And that season runs April 15 through May 14 and encompasses 28 Eastern counties. Find those counties in the Outdoor Annual on the TPW website. Meantime, if you plan to take advantage spring turkey season…

13— To hunt any upland game bird, there’s the upland game bird stamp – a seven dollar stamp – required to hunt pheasant, quail, turkey, or chachalaca. So, to hunt those species, you buy that stamp, and then that goes toward the conservation of that bird.

Find license, hunting and management information for all game species on the Texas Parks and Wildlife website.

The Wildlife and Sport Fish Restoration Program supports our series, funded by your purchase of fishing and hunting equipment and motor boat fuel.

For Texas Parks and Wildlife, I’m Cecilia Nasti.

Hunting: Spring Turkey –All About the Bird

Thursday, March 5th, 2015
A fine looking turkey gobbler.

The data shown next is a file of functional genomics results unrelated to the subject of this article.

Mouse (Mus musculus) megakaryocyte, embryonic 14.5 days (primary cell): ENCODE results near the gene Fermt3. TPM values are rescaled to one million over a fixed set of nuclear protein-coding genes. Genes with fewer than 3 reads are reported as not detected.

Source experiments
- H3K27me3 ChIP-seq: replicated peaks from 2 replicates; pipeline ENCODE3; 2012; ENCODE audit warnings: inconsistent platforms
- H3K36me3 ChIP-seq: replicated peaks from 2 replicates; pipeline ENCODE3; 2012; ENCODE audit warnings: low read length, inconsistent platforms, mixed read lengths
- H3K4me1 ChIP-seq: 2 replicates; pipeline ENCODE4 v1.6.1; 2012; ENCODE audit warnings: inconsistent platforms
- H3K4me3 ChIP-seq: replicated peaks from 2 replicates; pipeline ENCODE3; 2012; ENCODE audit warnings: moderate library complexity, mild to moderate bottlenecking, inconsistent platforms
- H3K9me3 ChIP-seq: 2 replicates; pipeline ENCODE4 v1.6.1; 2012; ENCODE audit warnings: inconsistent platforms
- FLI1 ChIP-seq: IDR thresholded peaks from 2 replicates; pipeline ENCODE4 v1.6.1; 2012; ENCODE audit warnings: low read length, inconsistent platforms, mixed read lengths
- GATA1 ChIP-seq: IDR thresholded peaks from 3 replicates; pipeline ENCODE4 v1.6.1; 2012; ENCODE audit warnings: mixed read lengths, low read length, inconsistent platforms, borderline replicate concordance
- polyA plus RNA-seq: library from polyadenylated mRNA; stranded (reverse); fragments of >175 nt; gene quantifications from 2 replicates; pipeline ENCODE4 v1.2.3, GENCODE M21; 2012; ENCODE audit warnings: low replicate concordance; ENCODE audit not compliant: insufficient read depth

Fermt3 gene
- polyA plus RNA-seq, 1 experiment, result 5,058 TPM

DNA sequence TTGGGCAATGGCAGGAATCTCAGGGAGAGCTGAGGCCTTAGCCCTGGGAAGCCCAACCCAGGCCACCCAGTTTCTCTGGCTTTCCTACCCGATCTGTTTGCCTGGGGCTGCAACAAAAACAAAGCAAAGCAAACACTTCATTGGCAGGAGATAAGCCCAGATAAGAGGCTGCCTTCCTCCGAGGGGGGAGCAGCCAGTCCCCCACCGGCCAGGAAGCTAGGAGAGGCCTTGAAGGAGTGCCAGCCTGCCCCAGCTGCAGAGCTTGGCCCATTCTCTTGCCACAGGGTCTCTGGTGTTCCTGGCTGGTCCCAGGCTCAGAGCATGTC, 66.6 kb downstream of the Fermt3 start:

A fine looking turkey gobbler.

This is Passport to Texas

Upland game bird hunters look forward to spring turkey season, which begins March 21in in the south zone.

08— In Texas, what we’ve seen over the last several years – maybe over the last decade – is a continuing interest and growth in the number of spring turkey hunters.

Robert Perez is the upland game bird program leader at Parks and Wildlife. Perez says fall turkey hunting is often incidental to deer hunting.

05— Say, someone’s in their deer hunting blind, and they see some turkeys and decide, “Okay, I’m going to take a turkey.”

But, in springtime it’s all about the bird.

25— It’s more involved as far as calling a strutting male, or a male that’s going into breeding season. He’s going to be more colorful; he’s going to be looking for hens and responding to a hunter’s call. So, he’ll [the hunter] be imitating the calls of the hen, completely decked out in camouflage at the base of a tree or somewhere – trying to get that bird to get close enough to him to shoot. And it can be a very exhilarating, very exciting experience to successfully call in a bird. So, it’s quite addictive.